There are 150 families living in this village, all very, very poor. The school in the village ends at 5th grade, and the children have little opportunity to continue school.We provide year round support and mentoring through our art program in the village for 30 children.

In addition to our year-round program, each summer we love to bring our volunteers to this village and provide some fun for the children. We play music, and do art projects, yoga, puppets and games. At the end of each camp we provide the children with a full, nutritious meal along with bread and fruit.

If you would like to help us fund our camps, please consider making a donation to this project (our art program) and we will buy art supplies and meals for the kids. Each summer camp cost approximately $2,500 USD for 120 kids.

Thanks so much and we hope that you enjoy Wesley’s video!

Sara Nerone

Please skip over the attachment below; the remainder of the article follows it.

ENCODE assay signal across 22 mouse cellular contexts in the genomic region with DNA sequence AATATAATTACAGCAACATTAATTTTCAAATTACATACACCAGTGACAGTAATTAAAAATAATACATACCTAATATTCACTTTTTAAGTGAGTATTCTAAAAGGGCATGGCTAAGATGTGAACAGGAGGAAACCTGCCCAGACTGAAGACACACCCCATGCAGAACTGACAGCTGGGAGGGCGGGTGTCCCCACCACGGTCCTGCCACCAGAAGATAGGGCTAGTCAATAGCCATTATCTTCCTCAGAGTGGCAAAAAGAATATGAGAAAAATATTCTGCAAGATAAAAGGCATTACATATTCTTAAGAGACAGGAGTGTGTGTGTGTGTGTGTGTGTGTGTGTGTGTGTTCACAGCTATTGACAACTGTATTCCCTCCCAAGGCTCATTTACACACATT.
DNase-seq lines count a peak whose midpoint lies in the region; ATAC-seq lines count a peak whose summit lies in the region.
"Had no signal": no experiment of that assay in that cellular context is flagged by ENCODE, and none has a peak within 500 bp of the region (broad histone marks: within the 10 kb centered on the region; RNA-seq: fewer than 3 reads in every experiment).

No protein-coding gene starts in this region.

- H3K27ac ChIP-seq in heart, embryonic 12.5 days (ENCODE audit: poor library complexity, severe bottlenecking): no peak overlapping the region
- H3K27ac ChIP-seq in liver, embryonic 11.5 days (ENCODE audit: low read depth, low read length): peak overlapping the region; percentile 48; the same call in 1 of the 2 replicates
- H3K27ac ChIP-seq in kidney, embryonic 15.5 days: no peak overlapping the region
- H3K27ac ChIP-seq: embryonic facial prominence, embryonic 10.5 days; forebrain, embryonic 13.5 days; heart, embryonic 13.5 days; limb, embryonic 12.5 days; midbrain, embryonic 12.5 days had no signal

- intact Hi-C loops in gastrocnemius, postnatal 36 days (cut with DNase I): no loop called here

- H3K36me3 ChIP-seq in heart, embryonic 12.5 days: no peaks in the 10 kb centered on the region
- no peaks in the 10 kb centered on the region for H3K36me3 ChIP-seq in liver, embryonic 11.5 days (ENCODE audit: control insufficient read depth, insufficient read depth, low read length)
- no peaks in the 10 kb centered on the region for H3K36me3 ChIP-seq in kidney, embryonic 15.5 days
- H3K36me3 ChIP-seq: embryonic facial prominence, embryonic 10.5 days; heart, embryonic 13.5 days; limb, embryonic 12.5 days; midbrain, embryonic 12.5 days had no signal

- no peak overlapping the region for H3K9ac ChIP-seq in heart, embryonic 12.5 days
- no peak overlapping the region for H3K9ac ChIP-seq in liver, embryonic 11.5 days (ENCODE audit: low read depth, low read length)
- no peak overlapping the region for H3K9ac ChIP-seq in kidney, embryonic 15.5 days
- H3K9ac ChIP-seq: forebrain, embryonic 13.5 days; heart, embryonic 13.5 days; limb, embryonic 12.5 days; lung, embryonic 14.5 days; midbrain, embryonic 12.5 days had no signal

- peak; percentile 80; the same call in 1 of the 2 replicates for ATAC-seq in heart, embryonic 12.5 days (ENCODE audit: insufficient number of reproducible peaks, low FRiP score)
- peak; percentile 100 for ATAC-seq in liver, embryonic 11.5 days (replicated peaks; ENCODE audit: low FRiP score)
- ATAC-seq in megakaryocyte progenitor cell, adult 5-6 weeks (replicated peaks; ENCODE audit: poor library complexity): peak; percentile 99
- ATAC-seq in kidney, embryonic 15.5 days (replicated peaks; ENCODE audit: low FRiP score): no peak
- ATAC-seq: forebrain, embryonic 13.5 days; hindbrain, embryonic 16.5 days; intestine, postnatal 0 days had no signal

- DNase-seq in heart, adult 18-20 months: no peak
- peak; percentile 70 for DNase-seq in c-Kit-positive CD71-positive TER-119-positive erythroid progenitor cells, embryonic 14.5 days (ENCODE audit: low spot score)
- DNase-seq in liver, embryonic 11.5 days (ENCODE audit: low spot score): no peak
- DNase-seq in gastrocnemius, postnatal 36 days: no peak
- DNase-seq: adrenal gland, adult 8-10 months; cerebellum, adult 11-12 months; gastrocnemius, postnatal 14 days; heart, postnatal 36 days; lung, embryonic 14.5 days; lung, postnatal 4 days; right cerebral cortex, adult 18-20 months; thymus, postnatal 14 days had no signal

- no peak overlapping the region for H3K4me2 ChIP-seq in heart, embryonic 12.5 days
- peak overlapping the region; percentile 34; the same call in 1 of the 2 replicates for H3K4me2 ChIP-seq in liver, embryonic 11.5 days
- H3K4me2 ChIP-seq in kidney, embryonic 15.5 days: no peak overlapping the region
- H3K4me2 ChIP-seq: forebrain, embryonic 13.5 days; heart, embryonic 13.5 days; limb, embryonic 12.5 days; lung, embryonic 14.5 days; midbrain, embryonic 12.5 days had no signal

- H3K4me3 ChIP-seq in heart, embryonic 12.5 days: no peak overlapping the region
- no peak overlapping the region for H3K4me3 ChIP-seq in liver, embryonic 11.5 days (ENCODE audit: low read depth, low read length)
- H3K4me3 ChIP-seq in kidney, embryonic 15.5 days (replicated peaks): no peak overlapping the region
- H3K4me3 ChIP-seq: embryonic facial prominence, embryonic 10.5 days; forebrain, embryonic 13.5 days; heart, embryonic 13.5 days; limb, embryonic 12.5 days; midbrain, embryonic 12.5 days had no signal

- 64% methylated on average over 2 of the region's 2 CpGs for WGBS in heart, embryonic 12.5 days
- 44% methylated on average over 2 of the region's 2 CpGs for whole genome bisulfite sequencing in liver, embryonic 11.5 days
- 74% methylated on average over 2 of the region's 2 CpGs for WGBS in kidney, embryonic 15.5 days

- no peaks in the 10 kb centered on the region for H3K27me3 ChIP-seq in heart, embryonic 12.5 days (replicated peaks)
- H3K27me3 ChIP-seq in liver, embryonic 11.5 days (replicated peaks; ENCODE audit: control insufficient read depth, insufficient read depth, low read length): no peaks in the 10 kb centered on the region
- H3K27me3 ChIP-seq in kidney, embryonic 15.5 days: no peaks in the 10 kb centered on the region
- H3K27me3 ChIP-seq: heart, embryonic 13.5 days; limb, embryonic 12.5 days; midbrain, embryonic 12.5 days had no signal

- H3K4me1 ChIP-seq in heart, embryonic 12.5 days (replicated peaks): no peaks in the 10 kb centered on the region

Son Tan Camp 2017
Son Tan Camp 2017
Painting
Painting
Making paper hats
Making paper hats

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Son Tan Class-Mosaics
Son Tan Class-Mosaics

Dear Friends of Rock-Paper-Scissors Children’s Fund,

My daughter Cindy, and I have been hearing about Rock-Paper-Scissors Children’s Fund since it originated, because the founder, Sara, and my daughter are close friends. We have talked about visiting Vietnam and the programs here for the past few years and decided to take the trip this year. Although we are here for only a short 10 days, what we have found is all and more than Sara had described to us these past few years.